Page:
We are giving ourselves the tools to defend our home, our democracy and our region.
But no one country can accomplish the goals of maintaining regional peace, prosperity and security alone. They require far-reaching collaboration. This is where we need others' help. And this is where we can help each other.
The rapid militarization of the South China Sea, increasing and frequent grey-zone tactics in the Taiwan Strait and East China Sea, coercive diplomacy used against countries and corporations, just to name a few, are all destabilizing the Indo-Pacific region.
Furthermore, Hong Kong's recent past shows us that liberty and freedom can easily be lost, if our efforts to protect them are not coordinated and sustained.
It is time for like-minded countries, and democratic friends in the Indo-Pacific region and beyond, to discuss a framework to generate sustained and concerted efforts to maintain a strategic order that deters unilateral aggressive actions. We need a strategic order that encourages cooperation, transparency and problem-solving through dialogue, not threats of war. We need a strategy that avoids war, yet clearly conveys our resolve to protect our democracies.
If the pandemic has taught us anything at all, it is that transparency and good governance prevail and best serve our people.
The challenges we face during this era of Covid-19 go beyond public health and security. The pandemic has also severely disrupted national economies and international trade.
One of the most important and painful lessons we have learned is this: the global supply chains and trade mechanisms, we have come to heavily rely on, are highly fragile and are often subject to coercive measures by aggressive actors.
However, the current situation gives us an opportunity to reexamine and reorganize economic and trade cooperation, and most importantly, adapt to restructuring supply chains and re-enforce fair and non-coercive trade rules.
Last week, during the groundbreaking visit by the Czech Republic's Senate President to Taiwan, the American Institute in Taiwan (AIT) hosted the "Forum on Supply Chain Restructuring: Improving Resilience Amongst Like-Minded Partners". Participants included representatives from the EU, Japan, the Czech Republic, and Taiwan.
The discussion included the need for restructuring global supply chains to bring them closer to home, or locate them in like-minded economies. Most importantly, these global supply chains should also be secure and free from political coercion.
Taiwan and the United States also issued a joint declaration on 5G security. We agreed that we should all be responsible for evaluating 5G hardware and software suppliers and supply chains to promote secure 5G architecture.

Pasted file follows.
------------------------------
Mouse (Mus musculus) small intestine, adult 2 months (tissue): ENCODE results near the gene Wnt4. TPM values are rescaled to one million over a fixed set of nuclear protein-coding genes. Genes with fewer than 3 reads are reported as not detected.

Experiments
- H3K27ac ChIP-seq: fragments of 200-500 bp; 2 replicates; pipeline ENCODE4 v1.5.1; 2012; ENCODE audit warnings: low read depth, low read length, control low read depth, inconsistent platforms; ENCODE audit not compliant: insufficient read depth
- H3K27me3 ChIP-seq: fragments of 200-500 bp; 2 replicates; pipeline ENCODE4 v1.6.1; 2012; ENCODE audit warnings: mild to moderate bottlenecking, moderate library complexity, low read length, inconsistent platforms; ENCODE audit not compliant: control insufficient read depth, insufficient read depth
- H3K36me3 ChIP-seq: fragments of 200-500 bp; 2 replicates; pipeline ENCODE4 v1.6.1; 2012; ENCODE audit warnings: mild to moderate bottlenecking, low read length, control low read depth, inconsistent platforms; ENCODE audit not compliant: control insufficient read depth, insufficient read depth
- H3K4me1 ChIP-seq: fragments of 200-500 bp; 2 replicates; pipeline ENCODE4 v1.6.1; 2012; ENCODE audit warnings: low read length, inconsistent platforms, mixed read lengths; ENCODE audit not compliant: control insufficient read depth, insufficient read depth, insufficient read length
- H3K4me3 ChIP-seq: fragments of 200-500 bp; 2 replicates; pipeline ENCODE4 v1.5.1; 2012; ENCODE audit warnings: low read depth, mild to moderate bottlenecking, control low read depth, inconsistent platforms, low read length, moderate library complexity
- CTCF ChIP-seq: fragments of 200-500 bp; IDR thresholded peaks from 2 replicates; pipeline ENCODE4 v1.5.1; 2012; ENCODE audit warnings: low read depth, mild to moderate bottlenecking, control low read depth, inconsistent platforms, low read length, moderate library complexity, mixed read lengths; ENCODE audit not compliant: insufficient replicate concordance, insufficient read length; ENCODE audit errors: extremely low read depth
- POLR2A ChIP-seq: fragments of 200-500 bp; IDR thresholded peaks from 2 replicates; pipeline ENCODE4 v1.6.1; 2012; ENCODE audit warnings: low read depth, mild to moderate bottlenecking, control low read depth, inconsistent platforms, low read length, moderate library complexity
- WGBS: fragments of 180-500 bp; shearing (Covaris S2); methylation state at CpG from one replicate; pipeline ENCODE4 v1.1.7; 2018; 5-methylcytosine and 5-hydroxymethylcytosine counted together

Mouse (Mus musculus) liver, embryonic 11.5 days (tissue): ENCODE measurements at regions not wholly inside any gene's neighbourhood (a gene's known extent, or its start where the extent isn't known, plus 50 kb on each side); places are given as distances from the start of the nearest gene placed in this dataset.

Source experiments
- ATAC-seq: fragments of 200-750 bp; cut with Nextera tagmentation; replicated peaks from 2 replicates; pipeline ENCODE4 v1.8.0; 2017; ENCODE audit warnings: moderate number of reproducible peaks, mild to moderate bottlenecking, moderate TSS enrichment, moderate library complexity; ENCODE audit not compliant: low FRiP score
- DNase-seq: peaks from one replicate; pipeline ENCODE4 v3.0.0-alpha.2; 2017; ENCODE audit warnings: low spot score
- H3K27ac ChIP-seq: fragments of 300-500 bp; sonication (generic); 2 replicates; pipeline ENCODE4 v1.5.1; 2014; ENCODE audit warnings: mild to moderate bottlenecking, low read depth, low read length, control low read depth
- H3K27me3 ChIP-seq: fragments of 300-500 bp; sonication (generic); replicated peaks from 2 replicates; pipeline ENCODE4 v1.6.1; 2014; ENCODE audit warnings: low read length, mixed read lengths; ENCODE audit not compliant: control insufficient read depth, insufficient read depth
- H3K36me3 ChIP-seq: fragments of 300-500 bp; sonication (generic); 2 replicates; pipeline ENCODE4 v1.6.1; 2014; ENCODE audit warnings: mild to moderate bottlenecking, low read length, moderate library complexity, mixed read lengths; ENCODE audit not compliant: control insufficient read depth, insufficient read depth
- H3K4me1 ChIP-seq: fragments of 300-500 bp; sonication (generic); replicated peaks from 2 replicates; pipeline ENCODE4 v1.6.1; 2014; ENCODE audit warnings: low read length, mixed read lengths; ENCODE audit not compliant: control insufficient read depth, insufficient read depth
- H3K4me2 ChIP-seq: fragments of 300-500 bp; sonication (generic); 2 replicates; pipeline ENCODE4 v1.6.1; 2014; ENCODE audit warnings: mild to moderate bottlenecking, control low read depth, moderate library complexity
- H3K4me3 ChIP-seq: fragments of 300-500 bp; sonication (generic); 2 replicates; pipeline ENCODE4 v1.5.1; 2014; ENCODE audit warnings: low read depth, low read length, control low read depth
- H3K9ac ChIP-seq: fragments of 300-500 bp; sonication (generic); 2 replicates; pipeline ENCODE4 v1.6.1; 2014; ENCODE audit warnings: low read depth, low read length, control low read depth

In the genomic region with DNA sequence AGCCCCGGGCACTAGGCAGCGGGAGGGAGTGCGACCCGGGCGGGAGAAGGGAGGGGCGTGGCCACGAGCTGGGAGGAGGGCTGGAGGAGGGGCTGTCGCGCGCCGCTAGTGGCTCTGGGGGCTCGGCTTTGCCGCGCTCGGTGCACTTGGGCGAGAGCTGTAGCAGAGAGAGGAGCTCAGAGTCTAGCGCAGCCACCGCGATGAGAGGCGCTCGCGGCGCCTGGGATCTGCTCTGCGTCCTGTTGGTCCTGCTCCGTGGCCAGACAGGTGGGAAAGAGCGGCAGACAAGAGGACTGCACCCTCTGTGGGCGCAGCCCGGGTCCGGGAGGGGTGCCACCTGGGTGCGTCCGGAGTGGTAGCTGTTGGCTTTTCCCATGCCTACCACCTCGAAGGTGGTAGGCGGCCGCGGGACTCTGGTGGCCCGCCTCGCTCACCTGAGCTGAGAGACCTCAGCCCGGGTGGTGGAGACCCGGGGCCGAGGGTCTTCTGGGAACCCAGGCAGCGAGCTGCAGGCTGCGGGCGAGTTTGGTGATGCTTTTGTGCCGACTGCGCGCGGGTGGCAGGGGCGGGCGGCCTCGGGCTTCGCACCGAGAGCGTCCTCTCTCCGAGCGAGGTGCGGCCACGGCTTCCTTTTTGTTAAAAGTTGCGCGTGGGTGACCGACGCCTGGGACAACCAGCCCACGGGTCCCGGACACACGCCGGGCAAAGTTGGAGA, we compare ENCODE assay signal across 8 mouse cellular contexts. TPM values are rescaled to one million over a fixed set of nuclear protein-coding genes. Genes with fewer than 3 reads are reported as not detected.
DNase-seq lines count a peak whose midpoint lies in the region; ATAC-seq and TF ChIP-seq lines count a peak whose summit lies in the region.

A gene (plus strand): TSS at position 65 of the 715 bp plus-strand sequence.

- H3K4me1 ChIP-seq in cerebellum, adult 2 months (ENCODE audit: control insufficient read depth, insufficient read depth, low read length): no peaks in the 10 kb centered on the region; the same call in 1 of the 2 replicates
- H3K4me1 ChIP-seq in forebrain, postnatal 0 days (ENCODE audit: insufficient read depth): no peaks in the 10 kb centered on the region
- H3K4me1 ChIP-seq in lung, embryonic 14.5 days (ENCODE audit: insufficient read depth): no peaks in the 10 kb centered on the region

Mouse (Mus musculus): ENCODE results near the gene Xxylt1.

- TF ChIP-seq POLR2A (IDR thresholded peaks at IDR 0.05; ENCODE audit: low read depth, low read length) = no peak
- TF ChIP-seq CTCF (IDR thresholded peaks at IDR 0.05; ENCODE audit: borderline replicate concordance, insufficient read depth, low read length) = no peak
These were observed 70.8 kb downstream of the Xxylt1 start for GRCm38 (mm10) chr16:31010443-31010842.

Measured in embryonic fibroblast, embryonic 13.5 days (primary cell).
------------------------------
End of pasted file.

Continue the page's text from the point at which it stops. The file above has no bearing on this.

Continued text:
Taiwan and the US will also help raise awareness about risks regarding 5G networks, and work with like-minded partners to develop appropriate standards, guidelines and best practices.
This symbolizes a new chapter in the collaboration between like-minded partners with shared values, and a new future for the rules-based order in the Indo-Pacific, and around the globe.
This alliance will safeguard the values we cherish most: freedom, safety, human rights and democracy.
Let me conclude by saying that time and again, we have confronted great challenges. And yet, we have always been able to weather these storms by believing in our values and working together. Only by doing so can we create a peaceful, prosperous and secure Indo-Pacific region.
Security and economic development cannot be separated. A lack of economic integration amongst like-minded countries would only drive us to seek short-term solutions with those who do not share our values and beliefs. Divided we fall. Together, we are more than the sum of our parts.
One day, the current pandemic will recede. But I sincerely believe that the solidarity we develop through our efforts to create a free, open and prosperous region will continue to be a force in the future.
20 officials and academics from the US, Japan, the UK, France, Poland, Vietnam, India, Australia, New Zealand, Canada and Mexico, including former US National Security Advisor H.R. McMaster, member of the Japanese House of Councillors Matsukawa Rui, member of the Japanese House of Representatives Makishima Karen, former US Assistant Secretary of State for East Asian and Pacific Affairs Daniel Russel, member of the Australian House of Representatives Andrew Laming, and president of the Polish Academy of Sciences Jerzy Duszyński, engaged in dialogue with Taiwanese political and economic scholars at the event.